Last week, Tesla Inc.’s stock dropped to its lowest level in almost two and a half years following another fatal vehicle crash involving its much-touted autopilot navigation system, and a vow from Chief Executive Officer Elon Musk to introduce more “hardcore” cost-cutting measures to save the company from running out of cash in 10 months.
So it should come as no shock that Tesla, yet again, appears to be delaying its plans to ramp up its solar business. Reports surfaced last week that Tesla is exploring different products for its solar Gigafactory in Buffalo, New York, due to slumping sales, and that the vast majority of solar cells manufactured at the plant by its partner Panasonic are actually shipped to overseas rivals, instead of being used in Tesla’s “Solar Roof.” With so much scrutiny focused on delays and shortcomings in Musk’s vehicle portfolio, it’s easy to forget how core this solar product was to the automaker’s sustainable future just a few years ago, back when Musk sold it as the missing piece of his clean-energy vision.
In October 2016, at a launch event in California, Musk showed off new textured glass tiles Tesla designed to look like regular rooftop shingles, but ones that, with solar cells embedded inside, could generate electricity. The Solar Roof wowed media and audience members, and followed a now almost cliché Tesla formula: The company accepted big deposits for customer preorders, only to delay the product’s delivery multiple times due to some variation of “production hell” and technical complexities. As Bloomberg Businessweek reported in a recent feature on the endeavor, the company was producing barely enough Solar Roof shingles at its Buffalo factory to cover around three homes per week.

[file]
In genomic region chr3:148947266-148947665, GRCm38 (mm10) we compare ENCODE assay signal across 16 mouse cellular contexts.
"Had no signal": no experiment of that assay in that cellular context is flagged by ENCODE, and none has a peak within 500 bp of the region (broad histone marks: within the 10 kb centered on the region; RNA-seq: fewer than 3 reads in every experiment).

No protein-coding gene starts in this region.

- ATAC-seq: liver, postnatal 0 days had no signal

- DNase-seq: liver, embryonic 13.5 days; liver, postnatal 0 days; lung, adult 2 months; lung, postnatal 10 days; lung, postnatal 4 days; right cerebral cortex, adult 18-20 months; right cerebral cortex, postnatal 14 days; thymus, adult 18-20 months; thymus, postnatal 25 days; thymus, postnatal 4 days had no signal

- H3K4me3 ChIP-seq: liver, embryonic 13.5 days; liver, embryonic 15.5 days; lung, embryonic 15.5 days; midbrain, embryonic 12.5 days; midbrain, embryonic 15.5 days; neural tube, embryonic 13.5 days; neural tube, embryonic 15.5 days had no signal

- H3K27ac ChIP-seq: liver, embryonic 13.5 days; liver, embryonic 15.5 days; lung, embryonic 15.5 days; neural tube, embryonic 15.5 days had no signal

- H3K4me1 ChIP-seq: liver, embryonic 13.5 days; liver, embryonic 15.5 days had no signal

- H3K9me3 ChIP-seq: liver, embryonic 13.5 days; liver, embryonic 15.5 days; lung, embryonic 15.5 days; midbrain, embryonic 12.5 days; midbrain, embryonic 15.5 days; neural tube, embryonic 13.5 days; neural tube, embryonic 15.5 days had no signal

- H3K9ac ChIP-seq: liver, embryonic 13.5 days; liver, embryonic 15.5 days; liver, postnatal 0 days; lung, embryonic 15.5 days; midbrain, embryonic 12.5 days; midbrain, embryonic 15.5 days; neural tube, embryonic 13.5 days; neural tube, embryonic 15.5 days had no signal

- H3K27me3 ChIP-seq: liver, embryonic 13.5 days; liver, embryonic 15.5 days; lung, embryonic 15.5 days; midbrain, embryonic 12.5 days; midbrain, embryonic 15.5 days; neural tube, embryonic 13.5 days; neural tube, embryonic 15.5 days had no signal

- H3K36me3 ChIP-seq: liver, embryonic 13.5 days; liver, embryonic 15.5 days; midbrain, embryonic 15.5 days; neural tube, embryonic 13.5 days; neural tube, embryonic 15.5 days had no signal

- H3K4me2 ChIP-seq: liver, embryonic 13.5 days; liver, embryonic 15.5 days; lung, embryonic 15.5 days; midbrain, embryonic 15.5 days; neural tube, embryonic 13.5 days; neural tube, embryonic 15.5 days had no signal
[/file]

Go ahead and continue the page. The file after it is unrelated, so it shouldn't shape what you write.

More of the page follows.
In Tesla’s perpetual state of product triage, critics often highlight such issues as evidence of Musk’s unfortunate habit of overpromising and underdelivering on his commitments. The risk, the conventional wisdom goes, is that shareholders might one day no longer buy into Musk’s magnetic hype. But there’s a sense this danger runs deeper: This isn’t merely a matter of a faltering reality-distortion field, but actually a question of Tesla’s underlying mission. After all, as Musk outlined in his 2006 “Master Plan,” the company’s success was premised on developing an affordable high-volume sedan (the Model 3) and then rolling out solar power to the masses; Musk even revised his master plan with “Part Deux” in 2016, in which he reoriented Tesla’s future entirely around the Solar Roof, a justification for his controversial, multi-billion dollar acquisition of his cousins’ struggling solar company, SolarCity.
Yet since then, it’s clear Musk has strayed far from his grand strategy. Though Tesla hasn’t fully delivered on the promise of a $35,000 Model 3 and thousands of customers are still waiting for their Solar Roof preorders to be fulfilled, Tesla has embarked on new plans to develop a Model Y, a semi-truck and a high-end roadster. Meanwhile, at last count, Musk still hadn’t visited his Buffalo solar factory, the company recently laid off a subset of plant workers there and has continued gutting its solar sales channels.
When Musk first pitched the public on adding solar to Tesla’s already complicated roadmap, he called the plan a “no-brainer.” It’s now increasingly feeling like a head-scratcher.